Do yourself a favor and stop reading this post for 30 seconds, drop over to your Twitter, Facebook or Google+ stream and take a peek at what you see.
I’m guessing that you like most folks you’re going to see a lot of one thing: content. Content being shared in the form of links, photos, videos. It may take lots of forms, but it’s content — because you see that’s what social media is really about.
Sure there’s a lot of conversation, but that conversation is often stimulated by piece of content — content and more specifically the amount of content sharing that goes on in social media is why every website, including yours, should absolutely have an RSS feed.
My company, Converse Digital, which is a social media marketing company in New Orleans, spends a lot of time counseling small, medium, and large businesses on ways that they can go about creating an engaging in digital conversations. And the important phrase there was creating, because unless your brand is inherently discussable, and let’s face it most brands are not, then you’re going to have to stimulate discussion.
And the way you do that is with content. But here’s the stickler, creating content is hard and it’s a time consuming process. However, finding content, curating it and sharing it… now that’s not so hard.
By investing a little time in building out a list of great content that you monitor via RSS reader, all of a sudden you can curate a lot of feeds into a single place and then you can share that content through Twitter, on Facebook or via your own blog in the form of a curated post once a day, week or whatever.
For instance, as a brand you can start every morning by scanning your RSS feed for great content. Then pick seven to 10 great pieces of content and schedule those to periodically appear on Twitter throughout the day, a few could also make sense for your Facebook page maybe via Google+ or even LinkedIn if you’re in B2B. Important Note: while it’s fine (IMO) to schedule the release of content via timed posts, you need to be online when that content posts. It’s important to make sure you’re there when that information is shared because most likely commenting, questions, and that discussion that you’re seeking to create is going to happen pretty instantaneously upon the shared information posting. So if you’re not going to be there to participate to participate in the conversation you stimulated, well then you’re missing half the equation.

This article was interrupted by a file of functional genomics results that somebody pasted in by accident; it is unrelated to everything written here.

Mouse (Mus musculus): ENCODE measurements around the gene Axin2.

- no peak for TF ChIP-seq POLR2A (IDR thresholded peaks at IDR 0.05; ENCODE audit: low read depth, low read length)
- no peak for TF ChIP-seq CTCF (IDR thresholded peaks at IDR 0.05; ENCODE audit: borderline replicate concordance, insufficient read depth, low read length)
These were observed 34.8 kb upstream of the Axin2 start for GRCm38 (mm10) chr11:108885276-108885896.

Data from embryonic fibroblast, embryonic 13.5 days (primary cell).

Easy right… wrong. Today I spent a painful few hours trying to curate a list of websites for a client in the health and fitness world. Honestly, you would be surprised how many health and fitness websites do not contain RSS feeds. This forced me to have to then find a tool that can convert those sites’ pages into RSS feeds so that I couldn’t turn the entire thing over to my client so they could use it.
And here is the rub and why I’m writing this post for you…. more than a few of the sites almost didn’t make the cut because frankly I got tired of trying to find a tool to convert their site into an RSS feed. This was before I found a great tool to convert pages to RSS feeds. So because I was doing it for a client, I went back but what if I didn’t have that duty to a client? These sites would have lost the opportunity to have my client share their content.
So if you’re in the web content business if you’re in the content marketing business or your just trying to drive more traffic to your website, maybe do yourself a favor make it easy for everyone to share your stuff. Let me sign up by e-mail, let me sign up to get it through Twitter, but most important to let me sign up to get the RSS feed, because that is the facilitation device I think curated content marketers in the near future are going to rely on. Oh yes, and it’s free y’all — doesn’t cost you a cent to create one. In fact here’s a link to create an RSS feed for your site using a simple process called feed burner.
But hey, that’s just my opinion… I could be wrong. What do you think? I’m all ears… so comment away.